Observing the influence of Antiquity in motifs of heightened outward movement is not readily intelligible for us, as we have been accustomed since Winkelmann to admire precisely only the ‘repose and quiet grandeur’ of Antiquity. Indeed, the Early Renaissance […] then was not (as it is for us) a didactic plaster cast collection, in which Antiquity has retained a pale afterlife; it was rather a past celebrating its living Renaissance in the real-life figures of life that moved to a festive rhythm.
With such incisive words Warburg mocks the “quiet grandeur of the plaster casts”, contrasting it with the chariots with mythological characters seen in images of Florentine festivals, “popular vehicles (literally) that embodied a living and immediately present Antiquity and gave it life in the eyes of the public”.
As early as 1899, Warburg was already building the fabric of elective affinities that would animate the Mnemosyne panels. One example will suffice: in the first lecture, Warburg mentions two blocks of images that delineate the formation of the young Leonardo. To one side are angels (The Baptism of Christ by Verrocchio, and Three Archangels with Tobias by Francesco Botticini), and to the other two Verrocchio-style decapitations (David with the Head of Goliath and The Beheading of St. John the Baptist). Thirty years later, this would be the very structure of Panel 47 of Mnemosyne: Botticini’s Archangels in the centre, and then angel-Nymphs on one side, “headhunters” (Judith and Salome) on the other (see in Engramma, Mnemosyne Atlas Panel 47, Images and Readings). Mnemosyne was yet to come, but its antecedents were in the process of being formed.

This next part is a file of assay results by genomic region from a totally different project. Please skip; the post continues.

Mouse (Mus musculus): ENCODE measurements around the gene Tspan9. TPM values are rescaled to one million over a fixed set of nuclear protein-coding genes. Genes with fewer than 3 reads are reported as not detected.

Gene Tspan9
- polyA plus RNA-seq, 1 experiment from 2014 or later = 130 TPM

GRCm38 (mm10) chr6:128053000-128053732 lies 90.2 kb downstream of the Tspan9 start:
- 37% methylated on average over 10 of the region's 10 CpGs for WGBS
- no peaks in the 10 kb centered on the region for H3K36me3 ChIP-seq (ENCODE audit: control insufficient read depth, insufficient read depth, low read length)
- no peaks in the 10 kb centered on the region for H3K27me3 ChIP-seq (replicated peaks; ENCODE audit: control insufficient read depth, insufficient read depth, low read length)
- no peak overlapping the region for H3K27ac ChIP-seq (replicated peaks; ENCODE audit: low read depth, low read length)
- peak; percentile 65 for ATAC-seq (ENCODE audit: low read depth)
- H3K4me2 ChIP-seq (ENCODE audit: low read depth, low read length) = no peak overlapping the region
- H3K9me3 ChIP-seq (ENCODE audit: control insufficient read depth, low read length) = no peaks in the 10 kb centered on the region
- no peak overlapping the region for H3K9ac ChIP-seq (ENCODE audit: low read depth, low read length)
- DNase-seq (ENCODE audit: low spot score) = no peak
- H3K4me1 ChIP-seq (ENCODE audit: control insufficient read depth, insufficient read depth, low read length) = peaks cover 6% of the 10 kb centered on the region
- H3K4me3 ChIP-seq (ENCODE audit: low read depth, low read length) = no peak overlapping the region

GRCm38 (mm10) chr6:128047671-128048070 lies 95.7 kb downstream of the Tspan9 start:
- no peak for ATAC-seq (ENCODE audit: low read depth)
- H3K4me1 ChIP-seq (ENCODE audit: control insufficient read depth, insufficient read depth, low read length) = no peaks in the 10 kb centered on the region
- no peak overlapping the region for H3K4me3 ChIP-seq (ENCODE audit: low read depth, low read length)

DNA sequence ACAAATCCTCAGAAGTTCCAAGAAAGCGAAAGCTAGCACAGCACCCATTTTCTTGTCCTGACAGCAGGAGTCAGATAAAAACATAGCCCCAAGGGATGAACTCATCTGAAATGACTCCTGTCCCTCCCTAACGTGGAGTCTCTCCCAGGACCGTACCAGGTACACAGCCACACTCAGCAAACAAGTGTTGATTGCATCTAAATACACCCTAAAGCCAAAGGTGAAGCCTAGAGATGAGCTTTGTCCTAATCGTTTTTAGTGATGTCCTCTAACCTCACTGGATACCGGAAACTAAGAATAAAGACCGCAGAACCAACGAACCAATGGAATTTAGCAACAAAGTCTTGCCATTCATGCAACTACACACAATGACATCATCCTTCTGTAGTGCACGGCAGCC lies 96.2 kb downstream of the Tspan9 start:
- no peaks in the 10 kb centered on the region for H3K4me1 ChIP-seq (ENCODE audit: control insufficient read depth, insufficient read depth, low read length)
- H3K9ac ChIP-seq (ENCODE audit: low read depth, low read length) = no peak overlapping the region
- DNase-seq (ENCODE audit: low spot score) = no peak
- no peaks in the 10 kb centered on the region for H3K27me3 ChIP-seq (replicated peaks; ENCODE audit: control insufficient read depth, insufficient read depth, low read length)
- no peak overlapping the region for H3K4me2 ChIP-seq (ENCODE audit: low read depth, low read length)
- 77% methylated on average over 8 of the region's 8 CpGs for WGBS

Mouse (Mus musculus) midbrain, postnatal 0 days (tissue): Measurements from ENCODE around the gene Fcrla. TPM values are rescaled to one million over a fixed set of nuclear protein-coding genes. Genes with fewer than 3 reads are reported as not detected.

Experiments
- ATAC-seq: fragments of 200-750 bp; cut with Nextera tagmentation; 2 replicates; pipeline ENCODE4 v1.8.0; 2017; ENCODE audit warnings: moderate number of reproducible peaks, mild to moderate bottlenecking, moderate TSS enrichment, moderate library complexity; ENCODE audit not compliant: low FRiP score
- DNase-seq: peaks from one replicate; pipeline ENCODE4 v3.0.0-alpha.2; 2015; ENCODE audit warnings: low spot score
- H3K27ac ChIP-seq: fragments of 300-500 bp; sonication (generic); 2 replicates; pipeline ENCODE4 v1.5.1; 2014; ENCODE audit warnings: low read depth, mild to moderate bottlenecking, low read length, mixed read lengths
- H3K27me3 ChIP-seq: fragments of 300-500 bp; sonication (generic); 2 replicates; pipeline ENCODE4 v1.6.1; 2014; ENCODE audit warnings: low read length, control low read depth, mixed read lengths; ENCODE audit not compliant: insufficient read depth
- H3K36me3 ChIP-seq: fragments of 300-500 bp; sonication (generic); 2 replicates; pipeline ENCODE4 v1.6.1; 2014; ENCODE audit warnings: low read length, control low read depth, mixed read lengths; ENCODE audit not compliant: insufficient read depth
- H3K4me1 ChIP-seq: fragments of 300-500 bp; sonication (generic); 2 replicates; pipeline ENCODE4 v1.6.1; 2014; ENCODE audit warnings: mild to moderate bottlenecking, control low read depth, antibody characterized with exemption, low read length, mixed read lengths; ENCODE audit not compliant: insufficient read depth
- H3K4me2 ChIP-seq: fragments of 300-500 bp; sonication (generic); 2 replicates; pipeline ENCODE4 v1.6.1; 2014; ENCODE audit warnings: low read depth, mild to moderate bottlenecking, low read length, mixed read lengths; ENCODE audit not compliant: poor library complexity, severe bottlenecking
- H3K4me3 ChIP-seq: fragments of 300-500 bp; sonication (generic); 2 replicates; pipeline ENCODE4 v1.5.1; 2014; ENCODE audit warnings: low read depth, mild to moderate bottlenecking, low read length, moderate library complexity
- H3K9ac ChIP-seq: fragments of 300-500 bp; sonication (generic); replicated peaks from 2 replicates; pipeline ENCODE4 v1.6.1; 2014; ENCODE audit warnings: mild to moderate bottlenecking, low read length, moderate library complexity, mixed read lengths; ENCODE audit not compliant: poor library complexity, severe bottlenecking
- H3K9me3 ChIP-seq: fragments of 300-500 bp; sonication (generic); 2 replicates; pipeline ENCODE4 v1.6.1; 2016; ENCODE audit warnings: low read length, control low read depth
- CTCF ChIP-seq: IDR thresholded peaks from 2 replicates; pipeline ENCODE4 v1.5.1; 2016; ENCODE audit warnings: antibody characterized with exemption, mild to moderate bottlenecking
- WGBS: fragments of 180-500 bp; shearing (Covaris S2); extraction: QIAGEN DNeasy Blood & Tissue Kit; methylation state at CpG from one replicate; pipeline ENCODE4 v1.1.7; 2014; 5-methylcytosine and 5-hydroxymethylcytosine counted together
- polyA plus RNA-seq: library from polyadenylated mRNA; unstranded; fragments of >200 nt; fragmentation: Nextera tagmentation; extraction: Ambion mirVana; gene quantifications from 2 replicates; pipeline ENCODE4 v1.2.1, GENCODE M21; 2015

In the second lecture, Warburg writes that Leonardo once “had mastered […] the vocabulary and grammar of this new language, he then sought to express himself in a condensed and succinct manner”. These lines are, perhaps, unconsciously autobiographical: the thirty-year-old Warburg who wrote them sought to launch his theories both in the (reluctant) world of specialists and to a wider public; he needed words to address them both but he prepared to condense their substance by intensifying through language their programmatic power as well as their prophetic force.
An Italian version of this review had already been published as Leonardo secondo Warburg in “Il Sole-24 Ore” (August 9, 2020), X.
Salvatore Settis presents Three Lectures on Leonardo. 1899, a collection of lessons delivered by Aby Warburg in 1899 at the Johanneum in Hamburg. This text, edited by Bill Sherman in 2019, is Warburg’s second text translated into English by the Warburg Institute. In his review, Settis underlines the unusual monographic reading that Warburg uses in describing the life of Leonardo, and expands towards a brief history of Warburgian theories.
keywords | Aby Warburg; Leonardo da Vinci; Pathosformeln; nymph.
Per citare questo articolo: S. Settis, Aby Warburg, Three Lectures on Leonardo. 1899, edited by Bill Sherman, The Warburg Institute, 2019, “La Rivista di Engramma” n. 182, giugno 2021, pp. 267-271 | PDF dell’articolo